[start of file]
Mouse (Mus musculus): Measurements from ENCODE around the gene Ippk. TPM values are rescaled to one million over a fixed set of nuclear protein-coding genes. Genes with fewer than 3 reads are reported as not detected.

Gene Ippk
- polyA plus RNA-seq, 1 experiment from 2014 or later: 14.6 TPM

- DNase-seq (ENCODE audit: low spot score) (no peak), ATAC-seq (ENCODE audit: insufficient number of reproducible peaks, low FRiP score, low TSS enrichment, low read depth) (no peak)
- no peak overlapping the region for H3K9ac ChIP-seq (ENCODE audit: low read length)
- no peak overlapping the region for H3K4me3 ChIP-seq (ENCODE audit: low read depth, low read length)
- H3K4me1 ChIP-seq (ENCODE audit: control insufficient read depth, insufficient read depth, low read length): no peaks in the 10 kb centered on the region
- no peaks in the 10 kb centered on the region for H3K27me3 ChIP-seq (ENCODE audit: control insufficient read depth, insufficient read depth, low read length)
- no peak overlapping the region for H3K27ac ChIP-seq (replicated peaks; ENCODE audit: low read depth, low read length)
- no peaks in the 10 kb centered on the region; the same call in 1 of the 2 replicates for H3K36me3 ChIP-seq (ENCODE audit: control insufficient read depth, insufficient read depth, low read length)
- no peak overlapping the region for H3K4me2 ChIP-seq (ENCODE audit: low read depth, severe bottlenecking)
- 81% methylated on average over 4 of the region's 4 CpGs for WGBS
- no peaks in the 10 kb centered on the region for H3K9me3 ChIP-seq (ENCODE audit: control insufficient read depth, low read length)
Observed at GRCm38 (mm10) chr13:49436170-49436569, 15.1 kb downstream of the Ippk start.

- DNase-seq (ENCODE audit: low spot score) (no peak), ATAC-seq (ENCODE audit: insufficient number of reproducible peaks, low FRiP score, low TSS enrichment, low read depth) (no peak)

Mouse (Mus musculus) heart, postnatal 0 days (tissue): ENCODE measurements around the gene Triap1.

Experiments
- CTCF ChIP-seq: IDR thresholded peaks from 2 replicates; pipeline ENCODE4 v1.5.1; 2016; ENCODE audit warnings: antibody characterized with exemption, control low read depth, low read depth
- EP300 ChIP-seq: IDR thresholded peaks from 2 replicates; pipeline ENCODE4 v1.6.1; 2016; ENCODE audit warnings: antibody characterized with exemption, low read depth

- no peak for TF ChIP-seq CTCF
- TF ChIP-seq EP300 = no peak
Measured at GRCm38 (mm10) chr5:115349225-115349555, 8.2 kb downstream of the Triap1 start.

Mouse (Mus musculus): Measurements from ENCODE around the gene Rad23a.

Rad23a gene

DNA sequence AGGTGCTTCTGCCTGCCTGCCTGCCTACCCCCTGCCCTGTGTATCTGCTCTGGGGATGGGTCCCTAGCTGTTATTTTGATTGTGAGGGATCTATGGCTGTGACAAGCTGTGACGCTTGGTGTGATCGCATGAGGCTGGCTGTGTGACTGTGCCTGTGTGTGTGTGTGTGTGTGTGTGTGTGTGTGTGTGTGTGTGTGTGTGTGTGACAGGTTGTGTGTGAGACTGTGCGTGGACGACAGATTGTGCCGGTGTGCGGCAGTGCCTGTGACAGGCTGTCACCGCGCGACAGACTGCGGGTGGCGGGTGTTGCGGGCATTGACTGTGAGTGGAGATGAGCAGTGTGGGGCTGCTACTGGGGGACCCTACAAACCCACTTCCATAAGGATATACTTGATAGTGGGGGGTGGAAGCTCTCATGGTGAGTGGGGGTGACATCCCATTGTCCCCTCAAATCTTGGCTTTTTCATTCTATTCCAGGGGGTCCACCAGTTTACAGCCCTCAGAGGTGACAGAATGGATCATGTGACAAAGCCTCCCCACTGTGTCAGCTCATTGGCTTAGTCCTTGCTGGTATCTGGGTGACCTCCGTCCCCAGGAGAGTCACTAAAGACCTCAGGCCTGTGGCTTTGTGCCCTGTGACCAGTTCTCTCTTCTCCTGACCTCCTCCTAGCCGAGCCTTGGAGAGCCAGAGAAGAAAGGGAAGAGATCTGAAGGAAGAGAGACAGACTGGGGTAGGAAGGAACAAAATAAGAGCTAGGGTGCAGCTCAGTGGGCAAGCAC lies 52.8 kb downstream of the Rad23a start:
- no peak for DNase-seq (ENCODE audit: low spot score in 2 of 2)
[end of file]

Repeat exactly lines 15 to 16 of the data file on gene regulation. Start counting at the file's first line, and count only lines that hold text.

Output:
- DNase-seq (ENCODE audit: low spot score) (no peak), ATAC-seq (ENCODE audit: insufficient number of reproducible peaks, low FRiP score, low TSS enrichment, low read depth) (no peak)

Mouse (Mus musculus) heart, postnatal 0 days (tissue): ENCODE measurements around the gene Triap1.